Two bowl barrows and a pond barrow, 720m and 760m NE of Wood Farm


Heritage Category: Scheduled Monument

List Entry Number: 1017707

Date first listed: 17-Sep-1955

Date of most recent amendment: 19-Mar-1998


Ordnance survey map of Two bowl barrows and a pond barrow, 720m and 760m NE of Wood Farm
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The building or site itself may lie within the boundary of more than one authority.

District: Wiltshire (Unitary Authority)

Parish: Mere

National Grid Reference: ST 80819 34188, ST 80829 34251


Legacy Record - This information may be included in the List Entry Details.

Reasons for Designation

Bowl barrows, the most numerous form of round barrow, are funerary monuments dating from the Late Neolithic period to the Late Bronze Age, with most examples belonging to the period 2400-1500 BC. They were constructed as earthen or rubble mounds, sometimes ditched, which covered single or multiple burials. They occur either in isolation or grouped as cemeteries and often acted as a focus for burials in later periods. Often superficially similar, although differing widely in size, they exhibit regional variations in form and a diversity of burial practices. There are over 10,000 surviving bowl barrows recorded nationally (many more have already been destroyed), occurring across most of lowland Britain. Often occupying prominent locations, they are a major historic element in the modern landscape and their considerable variation of form and longevity as a monument type provide important information on the diversity of beliefs and social organisations amongst early prehistoric communities. They are particularly representative of their period and a substantial proportion of surviving examples are considered worthy of protection.

The bowl barrows 720m and 760m north east of Wood Farm are, despite limited excavation, comparatively well preserved examples of their class. Pond barrows are ceremonial or funerary monuments of the Early to Middle Bronze Age, most examples dating to between 1500 and 1000 BC. The term 'barrow' is something of a misnomer as, rather than a mound, they were constructed as regular circular depressions with an embanked rim and, occasionally, an outer ditch or entrance through the bank. Where excavation has taken place, single or multiple pits or cists, sometimes containing human remains, have occasionally been found within the central depression, whilst in one example a well-like shaft was discovered. Pond barrows occur either singly or, more frequently, within round barrow cemeteries (closely spaced groups of barrows). The function and role of pond barrows is not fully understood but their close association with other types of barrow and the limited but repeated occurrence of human remains from excavated examples supports their identification as ceremonial monuments involved in funerary ritual. Pond barrows are the rarest form of round barrow, with about 60 examples recorded nationally and a distribution largely confined to Wiltshire and Dorset. They are representative of their period and, as few examples have been excavated, they have a particularly high value for future study with the potential to provide important evidence on the nature and variety of beliefs amongst prehistoric communities. Due to their rarity, all identified pond barrows would normally be considered to be of national importance. The pond barrow 710m north east of Wood Farm is a well preserved example of its class. All three of the barrows will contain archaeological deposits providing information about Bronze Age beliefs, economy and environment and they form an integral part of the formalised later prehistoric landscape on White Sheet Hill.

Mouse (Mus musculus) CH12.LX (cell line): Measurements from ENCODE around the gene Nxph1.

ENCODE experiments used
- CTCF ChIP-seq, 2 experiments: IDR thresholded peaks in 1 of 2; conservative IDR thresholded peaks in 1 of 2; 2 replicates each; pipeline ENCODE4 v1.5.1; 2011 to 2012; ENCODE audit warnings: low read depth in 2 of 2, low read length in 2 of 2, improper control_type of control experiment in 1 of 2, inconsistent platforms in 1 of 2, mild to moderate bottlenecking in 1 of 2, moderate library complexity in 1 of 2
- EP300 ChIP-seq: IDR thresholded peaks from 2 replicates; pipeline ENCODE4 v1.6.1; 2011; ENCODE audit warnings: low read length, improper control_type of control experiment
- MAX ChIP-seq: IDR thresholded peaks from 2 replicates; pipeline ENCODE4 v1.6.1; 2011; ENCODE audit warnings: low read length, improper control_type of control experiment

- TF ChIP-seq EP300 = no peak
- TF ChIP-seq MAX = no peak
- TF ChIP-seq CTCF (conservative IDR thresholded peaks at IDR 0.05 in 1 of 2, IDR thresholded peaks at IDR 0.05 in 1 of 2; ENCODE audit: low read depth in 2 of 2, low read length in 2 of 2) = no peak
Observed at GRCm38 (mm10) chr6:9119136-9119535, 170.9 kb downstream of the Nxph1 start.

Legacy Record - This information may be included in the List Entry Details.


The monument, which lies within two areas, includes two bowl barrows and a pond barrow. The barrows, which are aligned north-south, lie on a south west facing spur 720m and 760m north east of Wood Farm. The southern bowl barrow has a mound, 12m in diameter and 0.8m high. A backfilled trench running north west-south east across the mound, 8.5m long and 1m wide, is most probably the site of the early 19th century excavation by Colt Hoare, who recorded a primary cist with fragments of a large urn. The second bowl barrow lies 34m to the north. This has a mound, 11m in diameter and 0.4m high, in the centre of which is a small hollow. Each of the bowl barrow mounds is surrounded by a quarry ditch, visible at least in part as a depression 2m wide, from which material was excavated during its construction. The pond barrow, which lies 10m to the south west of the southern bowl barrow, has a hollow central area, 7m in diameter and 0.8m deep, surrounded by a bank, 3.5m wide and 0.10m high.

MAP EXTRACT The site of the monument is shown on the attached map extract. It includes a 2 metre boundary around the archaeological features, considered to be essential for the monument's support and preservation.


The contents of this record have been generated from a legacy data system.

Legacy System number: 26861

Legacy System: RSM


Books and journals
Grinsell, LV, The Victoria History of the County of Wiltshire: Volume V, (1957), 182,225
Hoare, R C, Ancient History of Wiltshire, (1812), 44

End of official listing